Maryam von EmBIPoC [original quote in German, translated by Spielköpfe]: “Muslim women who wear a hijab are often victims of discrimination, racism and stigmatisation. Last but not least, recurring debates about the hijab in connection with oppression, compulsion and backwardness are the main reason why Muslim women have to fight hostility in the German majority society and are often not taken seriously in professional and university life. In reality, it is no longer possible to imagine German society without Muslim women, which is why it is urgently necessary to represent them as well and to give them back the individuality they were denied and thus empower them.”

In Germany, Religious people other than Christians often experience discrimantion. Antisemitism is still widespread in Germany: 2,032 antisemitic crimes were recorded in 2019. The attack in Halle shows how profound the problem still is in Germany. In further decks, we want to focus more on different religions and are currently working out how we can also address this more.
People with disabilities are still underrepresented in the media. As a result, they are often not considered in our minds or are given special stereotypes that deny them many abilities. Yet approximately one in eight people in Germany lives with a disability. These people have the right to self-determined participation. They should have the same opportunities as all other people and therefore their representation in games is important. We try to realise this through our blind King of Hearts and our Junior of Spades.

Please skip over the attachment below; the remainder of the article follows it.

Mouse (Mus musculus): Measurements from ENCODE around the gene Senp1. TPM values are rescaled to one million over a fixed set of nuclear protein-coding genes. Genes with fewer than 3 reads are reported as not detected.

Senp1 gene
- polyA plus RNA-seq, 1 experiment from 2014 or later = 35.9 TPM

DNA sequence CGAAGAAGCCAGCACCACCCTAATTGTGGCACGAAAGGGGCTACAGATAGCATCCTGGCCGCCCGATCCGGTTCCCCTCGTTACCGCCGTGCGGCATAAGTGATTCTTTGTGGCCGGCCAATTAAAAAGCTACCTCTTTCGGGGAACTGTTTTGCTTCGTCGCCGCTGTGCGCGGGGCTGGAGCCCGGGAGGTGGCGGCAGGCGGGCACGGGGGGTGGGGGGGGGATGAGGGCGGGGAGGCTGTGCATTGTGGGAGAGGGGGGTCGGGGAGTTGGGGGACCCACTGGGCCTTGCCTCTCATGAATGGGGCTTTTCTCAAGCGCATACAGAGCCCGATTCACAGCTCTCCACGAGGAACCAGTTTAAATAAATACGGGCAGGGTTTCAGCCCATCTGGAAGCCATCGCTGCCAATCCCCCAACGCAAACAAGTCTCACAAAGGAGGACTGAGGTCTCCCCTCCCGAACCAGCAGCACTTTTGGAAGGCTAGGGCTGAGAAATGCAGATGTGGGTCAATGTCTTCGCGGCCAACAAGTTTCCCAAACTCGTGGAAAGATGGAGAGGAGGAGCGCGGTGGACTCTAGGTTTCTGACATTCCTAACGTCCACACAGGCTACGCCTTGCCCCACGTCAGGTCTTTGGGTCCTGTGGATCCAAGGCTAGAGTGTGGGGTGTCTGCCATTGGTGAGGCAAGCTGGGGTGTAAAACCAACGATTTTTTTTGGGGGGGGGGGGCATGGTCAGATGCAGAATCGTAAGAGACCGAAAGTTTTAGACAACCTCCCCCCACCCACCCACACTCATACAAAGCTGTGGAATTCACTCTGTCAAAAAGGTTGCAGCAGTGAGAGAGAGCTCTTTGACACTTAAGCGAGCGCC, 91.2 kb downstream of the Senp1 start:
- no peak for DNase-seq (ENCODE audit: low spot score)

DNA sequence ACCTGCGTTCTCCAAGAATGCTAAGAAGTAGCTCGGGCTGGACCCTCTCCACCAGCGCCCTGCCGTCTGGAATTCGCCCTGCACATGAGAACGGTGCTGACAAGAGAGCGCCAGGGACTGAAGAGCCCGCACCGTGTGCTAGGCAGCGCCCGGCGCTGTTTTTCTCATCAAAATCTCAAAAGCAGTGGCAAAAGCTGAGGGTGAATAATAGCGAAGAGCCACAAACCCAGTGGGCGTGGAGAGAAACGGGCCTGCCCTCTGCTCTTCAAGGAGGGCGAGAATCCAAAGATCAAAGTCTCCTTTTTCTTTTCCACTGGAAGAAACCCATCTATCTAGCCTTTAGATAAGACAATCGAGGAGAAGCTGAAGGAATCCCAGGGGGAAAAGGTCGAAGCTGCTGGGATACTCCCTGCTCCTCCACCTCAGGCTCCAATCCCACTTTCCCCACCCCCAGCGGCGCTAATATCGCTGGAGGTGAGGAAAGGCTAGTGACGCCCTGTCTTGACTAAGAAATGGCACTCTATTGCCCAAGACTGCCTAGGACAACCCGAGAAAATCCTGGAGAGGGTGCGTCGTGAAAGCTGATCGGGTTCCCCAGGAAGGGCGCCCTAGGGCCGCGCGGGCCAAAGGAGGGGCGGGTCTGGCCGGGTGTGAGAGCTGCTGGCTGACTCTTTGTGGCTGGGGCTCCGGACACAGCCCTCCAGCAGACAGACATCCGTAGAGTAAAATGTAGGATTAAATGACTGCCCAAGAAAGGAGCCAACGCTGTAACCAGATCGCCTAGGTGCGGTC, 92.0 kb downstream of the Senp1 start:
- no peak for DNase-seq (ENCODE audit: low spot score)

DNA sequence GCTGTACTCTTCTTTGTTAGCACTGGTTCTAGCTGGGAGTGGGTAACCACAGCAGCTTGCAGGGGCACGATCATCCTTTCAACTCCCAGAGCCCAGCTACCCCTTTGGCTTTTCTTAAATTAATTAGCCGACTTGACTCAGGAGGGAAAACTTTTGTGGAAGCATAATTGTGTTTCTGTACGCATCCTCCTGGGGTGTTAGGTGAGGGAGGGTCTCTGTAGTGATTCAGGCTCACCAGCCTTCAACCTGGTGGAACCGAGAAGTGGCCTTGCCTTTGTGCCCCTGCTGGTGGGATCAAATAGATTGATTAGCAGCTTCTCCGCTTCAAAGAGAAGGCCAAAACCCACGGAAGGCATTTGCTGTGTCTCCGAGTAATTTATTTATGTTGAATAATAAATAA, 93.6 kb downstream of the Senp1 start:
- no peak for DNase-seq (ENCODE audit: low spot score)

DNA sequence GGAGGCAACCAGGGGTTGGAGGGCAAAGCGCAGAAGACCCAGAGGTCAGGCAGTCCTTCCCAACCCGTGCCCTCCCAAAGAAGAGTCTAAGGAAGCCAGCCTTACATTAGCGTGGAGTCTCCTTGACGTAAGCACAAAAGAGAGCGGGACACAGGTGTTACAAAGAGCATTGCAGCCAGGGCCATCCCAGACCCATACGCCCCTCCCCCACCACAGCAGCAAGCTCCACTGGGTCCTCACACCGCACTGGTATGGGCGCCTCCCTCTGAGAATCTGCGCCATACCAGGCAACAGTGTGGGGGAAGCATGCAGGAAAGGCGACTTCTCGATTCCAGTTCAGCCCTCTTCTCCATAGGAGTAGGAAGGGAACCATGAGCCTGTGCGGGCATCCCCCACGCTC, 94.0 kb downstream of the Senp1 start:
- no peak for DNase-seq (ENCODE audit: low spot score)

For us, sustainability is not just a sub-area, but is thought into every vein of our corporate and life philosophy.

Highest Sustainability Standards:

fsc and cradle2cradle certified

climate-positive printing 

plastic-free packaging

For shipping and everyday office work, we only use recycled paper and plastic-free materials wherever possible. We use bikes, buses and trains for our daily work, but also for trade fairs and sales. We are currently working on a sustainability concept for our app. Stay tuned!